Despite constant pressure from the secret police, Ms. Bendova and her late husband Vaclav Benda had raised their children under totalitarianism, teaching them all to be faithful Catholics. How had they done it? She talked about the many books she read to the kids. Tolkien was a particular treasure. Why Tolkien? I asked. “Because we knew that Mordor was real,” she replied.

The Mordor into which you all are now graduating has no doomed mountains or political prisons, no orcs or secret police. But thanks to the pandemic, it is still a frightening place. You did not ask to live in these times—but here you are. What to do?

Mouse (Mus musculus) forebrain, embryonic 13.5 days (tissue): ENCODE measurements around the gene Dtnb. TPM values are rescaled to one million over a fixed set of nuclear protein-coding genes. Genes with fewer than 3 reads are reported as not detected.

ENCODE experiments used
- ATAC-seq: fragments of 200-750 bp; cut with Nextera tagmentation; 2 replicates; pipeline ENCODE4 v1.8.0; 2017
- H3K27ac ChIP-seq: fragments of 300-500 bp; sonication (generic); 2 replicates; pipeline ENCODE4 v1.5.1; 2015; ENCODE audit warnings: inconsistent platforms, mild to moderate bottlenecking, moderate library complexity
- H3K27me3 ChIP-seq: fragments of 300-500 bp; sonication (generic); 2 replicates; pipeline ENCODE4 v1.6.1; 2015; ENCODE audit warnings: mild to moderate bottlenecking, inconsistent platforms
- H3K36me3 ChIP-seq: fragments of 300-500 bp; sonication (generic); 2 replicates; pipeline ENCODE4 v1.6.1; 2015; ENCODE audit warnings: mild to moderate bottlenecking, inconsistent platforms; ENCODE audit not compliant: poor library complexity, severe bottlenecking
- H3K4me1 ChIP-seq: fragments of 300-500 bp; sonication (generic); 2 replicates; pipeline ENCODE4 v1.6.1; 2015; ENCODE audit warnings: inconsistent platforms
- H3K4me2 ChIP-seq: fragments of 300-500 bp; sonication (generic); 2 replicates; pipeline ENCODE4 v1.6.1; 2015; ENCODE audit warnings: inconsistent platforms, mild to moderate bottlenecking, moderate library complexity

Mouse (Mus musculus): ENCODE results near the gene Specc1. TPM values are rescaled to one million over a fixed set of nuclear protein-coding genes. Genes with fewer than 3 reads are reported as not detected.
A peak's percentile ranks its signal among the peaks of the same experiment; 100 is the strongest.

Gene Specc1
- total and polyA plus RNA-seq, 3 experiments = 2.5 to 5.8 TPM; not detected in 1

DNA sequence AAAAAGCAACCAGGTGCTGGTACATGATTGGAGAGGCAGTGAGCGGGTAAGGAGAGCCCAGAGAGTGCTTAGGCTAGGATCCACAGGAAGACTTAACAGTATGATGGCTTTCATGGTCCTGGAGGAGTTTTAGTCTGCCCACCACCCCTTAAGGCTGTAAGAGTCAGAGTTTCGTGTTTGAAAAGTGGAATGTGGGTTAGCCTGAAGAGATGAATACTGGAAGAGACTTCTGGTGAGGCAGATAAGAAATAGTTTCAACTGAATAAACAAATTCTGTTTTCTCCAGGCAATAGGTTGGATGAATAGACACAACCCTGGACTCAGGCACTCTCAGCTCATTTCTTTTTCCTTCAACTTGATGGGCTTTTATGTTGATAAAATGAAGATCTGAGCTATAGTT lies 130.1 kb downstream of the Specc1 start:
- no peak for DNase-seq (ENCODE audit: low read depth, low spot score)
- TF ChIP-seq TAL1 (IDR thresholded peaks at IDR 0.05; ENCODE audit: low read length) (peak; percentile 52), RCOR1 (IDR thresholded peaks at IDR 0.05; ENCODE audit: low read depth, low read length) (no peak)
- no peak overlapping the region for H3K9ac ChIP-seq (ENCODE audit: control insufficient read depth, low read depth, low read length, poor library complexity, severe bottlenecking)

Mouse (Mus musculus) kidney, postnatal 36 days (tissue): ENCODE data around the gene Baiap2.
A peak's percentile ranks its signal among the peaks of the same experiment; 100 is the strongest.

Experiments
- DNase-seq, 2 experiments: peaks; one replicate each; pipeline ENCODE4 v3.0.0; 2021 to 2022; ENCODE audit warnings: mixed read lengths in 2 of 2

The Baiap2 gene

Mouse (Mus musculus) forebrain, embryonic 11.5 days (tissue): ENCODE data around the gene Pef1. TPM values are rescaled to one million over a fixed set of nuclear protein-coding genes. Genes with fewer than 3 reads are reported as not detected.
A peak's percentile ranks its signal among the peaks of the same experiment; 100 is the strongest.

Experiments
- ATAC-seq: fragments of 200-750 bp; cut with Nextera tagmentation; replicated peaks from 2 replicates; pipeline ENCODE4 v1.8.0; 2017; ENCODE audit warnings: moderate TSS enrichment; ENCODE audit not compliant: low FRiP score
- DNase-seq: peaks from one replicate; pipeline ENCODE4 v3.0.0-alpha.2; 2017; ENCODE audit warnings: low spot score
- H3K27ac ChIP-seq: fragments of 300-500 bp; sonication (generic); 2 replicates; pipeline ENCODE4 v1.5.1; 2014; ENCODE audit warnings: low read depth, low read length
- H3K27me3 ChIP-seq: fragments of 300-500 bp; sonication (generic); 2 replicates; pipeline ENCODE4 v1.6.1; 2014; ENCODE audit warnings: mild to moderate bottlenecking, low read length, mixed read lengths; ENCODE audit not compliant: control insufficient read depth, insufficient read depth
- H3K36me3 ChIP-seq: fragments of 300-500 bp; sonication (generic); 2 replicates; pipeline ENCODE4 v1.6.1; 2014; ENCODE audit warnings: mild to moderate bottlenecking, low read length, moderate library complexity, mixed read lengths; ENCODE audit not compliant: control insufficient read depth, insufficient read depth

The courage and vision of ordinary people who faced down Soviet communism can light the way forward through the darkness. Traveling last year in countries once under the Soviet yoke, I met many people who lived in defiance of their dark age. None of these heroes expected communism to collapse in their lifetime. They resisted in part because their Christian faith taught them to receive suffering as an opportunity to demonstrate love for God and others.

More:

Your mission is not their mission, exactly. But the Class of 2020, believers and nonbelievers alike, does have a mission. It is to be a source of light in a world suddenly shrouded by the pandemic’s darkness, a source of warmth in a world struck cold by the hand of fear. So ask yourself a radical question called forth by these Christian dissidents’ labors of love: What if the trying times you have been given are not a curse but a blessing—indeed, a severe mercy?